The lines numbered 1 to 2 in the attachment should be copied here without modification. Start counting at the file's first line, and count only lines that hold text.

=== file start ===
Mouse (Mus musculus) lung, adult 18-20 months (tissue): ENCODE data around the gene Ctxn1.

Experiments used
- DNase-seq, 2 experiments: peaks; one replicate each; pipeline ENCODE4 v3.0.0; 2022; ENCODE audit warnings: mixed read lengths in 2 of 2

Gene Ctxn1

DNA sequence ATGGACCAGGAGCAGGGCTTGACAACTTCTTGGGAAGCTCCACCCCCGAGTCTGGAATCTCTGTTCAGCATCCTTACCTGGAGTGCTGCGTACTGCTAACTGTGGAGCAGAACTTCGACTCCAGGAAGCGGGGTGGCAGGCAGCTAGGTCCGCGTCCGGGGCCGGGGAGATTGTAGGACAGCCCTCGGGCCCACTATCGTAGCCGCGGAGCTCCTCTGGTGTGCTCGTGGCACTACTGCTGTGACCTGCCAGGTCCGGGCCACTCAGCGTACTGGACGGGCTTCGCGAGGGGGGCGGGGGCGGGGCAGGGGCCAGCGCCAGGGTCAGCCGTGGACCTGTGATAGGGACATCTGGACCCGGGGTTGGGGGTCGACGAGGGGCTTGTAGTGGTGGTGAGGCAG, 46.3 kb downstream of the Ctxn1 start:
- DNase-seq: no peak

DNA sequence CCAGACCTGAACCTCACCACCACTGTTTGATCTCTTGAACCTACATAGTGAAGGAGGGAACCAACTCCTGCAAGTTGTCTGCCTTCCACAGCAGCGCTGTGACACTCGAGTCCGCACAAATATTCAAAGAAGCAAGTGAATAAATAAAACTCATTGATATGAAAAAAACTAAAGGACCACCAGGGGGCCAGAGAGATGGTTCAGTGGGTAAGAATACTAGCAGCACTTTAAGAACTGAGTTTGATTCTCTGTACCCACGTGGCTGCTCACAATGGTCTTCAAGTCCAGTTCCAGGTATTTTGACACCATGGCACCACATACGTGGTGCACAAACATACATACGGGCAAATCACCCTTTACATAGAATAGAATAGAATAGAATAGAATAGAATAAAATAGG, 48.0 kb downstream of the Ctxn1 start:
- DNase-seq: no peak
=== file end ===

Mouse (Mus musculus) lung, adult 18-20 months (tissue): ENCODE data around the gene Ctxn1.

Experiments used